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The BFI contributed to that process of posthumous retrieval and recognition with a retrospective of Vláčil's work, critic Peter Hames has worked tirelessly and brilliantly in the cause – with sterling support from the online community, and Second Run have done Vláčil copious justice with a superb package of DVD releases, including a box set of treasure.
better to huddle by the fire and remember old times... A collective push by critics, cinemas, cinephiles and distributors is gradually securing a place for Vláčil among the greats.
Vláčil invokes a mediaeval fable in what might nowadays be called "cutting edge form." Hostile to conventional historical dramas, with their formulaic narratives and tendency to sanitise the past, Vláčil sought, paradoxically, to evoke the 13th Century with an authenticity born of obsession, while deploying every formal innovation he could muster.
Vláčil studied the living conditions and traditions of 'primitive' tribes; read history, anthropology and mythology voraciously; and painstakingly schooled his actors in their characters' psychology.
Thereafter, Bernard meanders, as a tragic-comic cypher binding the narrative, through the chaotic scenes that follow, as the King's army closes in to confront the Kozlíks in battle, all the way to the film's climax.
Those are mere hints of a coherent but complex and fragmented plot.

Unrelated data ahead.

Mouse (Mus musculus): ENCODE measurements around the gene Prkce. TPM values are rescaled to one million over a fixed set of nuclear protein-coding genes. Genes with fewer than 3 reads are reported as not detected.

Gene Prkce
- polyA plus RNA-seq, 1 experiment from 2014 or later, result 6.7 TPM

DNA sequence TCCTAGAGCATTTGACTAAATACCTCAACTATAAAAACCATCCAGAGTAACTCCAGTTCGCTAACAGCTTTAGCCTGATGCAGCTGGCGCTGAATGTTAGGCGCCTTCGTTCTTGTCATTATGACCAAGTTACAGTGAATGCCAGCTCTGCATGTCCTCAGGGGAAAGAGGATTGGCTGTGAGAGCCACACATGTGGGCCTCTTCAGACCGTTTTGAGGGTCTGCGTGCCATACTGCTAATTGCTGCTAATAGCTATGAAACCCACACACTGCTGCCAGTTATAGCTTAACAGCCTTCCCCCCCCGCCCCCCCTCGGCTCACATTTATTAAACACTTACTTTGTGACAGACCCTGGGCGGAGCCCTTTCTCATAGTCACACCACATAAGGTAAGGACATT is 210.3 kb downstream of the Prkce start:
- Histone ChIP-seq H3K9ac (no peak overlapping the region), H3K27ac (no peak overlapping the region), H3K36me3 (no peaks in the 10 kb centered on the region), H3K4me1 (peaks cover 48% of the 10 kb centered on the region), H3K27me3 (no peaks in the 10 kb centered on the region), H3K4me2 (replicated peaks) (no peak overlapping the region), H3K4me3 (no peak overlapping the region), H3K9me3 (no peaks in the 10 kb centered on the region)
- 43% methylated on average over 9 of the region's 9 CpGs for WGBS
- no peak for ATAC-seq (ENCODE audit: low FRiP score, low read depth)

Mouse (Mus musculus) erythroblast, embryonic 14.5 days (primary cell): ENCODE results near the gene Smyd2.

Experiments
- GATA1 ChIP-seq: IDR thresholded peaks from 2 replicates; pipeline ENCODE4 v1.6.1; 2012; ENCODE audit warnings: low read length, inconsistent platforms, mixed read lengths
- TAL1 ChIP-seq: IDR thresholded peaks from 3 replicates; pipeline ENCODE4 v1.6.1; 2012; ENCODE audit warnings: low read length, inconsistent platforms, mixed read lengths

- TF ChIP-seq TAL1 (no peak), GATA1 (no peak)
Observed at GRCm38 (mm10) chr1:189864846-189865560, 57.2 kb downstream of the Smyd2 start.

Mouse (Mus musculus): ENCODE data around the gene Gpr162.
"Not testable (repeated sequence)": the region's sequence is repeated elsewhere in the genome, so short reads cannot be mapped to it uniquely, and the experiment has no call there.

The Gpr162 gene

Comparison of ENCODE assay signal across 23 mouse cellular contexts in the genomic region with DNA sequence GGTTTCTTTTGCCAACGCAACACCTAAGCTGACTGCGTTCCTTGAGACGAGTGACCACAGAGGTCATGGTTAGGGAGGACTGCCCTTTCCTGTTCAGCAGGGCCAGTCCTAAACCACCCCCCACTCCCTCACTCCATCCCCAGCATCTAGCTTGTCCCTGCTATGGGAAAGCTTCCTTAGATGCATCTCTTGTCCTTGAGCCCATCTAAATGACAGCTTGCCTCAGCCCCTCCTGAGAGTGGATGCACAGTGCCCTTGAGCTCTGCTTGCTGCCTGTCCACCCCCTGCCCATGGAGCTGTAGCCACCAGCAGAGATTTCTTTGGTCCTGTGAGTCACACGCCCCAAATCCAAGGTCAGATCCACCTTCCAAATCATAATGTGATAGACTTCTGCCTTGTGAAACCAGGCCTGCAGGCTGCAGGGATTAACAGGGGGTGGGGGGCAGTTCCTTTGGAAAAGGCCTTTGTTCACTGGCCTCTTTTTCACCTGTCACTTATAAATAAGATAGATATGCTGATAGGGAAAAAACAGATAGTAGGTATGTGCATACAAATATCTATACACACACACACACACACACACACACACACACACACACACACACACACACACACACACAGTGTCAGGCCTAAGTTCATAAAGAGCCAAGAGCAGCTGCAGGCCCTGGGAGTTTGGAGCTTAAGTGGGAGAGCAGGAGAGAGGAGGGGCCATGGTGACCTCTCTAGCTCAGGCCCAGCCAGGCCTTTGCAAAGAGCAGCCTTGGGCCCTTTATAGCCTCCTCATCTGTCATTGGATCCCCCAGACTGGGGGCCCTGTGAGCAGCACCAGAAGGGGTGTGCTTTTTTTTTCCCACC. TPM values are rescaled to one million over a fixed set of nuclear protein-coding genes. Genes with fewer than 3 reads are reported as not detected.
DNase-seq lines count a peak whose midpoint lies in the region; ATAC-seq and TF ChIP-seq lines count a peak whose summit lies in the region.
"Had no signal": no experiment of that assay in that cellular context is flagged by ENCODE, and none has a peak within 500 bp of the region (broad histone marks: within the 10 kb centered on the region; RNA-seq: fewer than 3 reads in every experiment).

Commanding a budget several times larger than would then have been usual for films produced at the Barrandov Studios, the film used over 58,000 metres of film stock.
Fed up with films that represented the past by presenting "contemporary people dressed up in costumes," Vláčil insisted that his actors live their parts.
Locations were scouted for their resemblance to the landscapes and dwellings of those days (the script stipulated the events depicted occurred between 15 February and 1 August 1250).Vláčil's interest, though, lay not in plot but in psychology, time and place.The appearance of the title in the opening credits – with the word Marketa in Gothic script, the word Lazarová in a contemporary font – immediately announces that the film will combine the ancient and the modern.Old Kozlík argues that this will bring retribution to their doors – as it, ultimately, does, for the outraged King subsequently orders his Marshall, Pivo, to hunt down the clan.As Adam prepares to behead Kristián, Old Kozlík orders a stay of execution, on those pragmatic rather than compassionate grounds.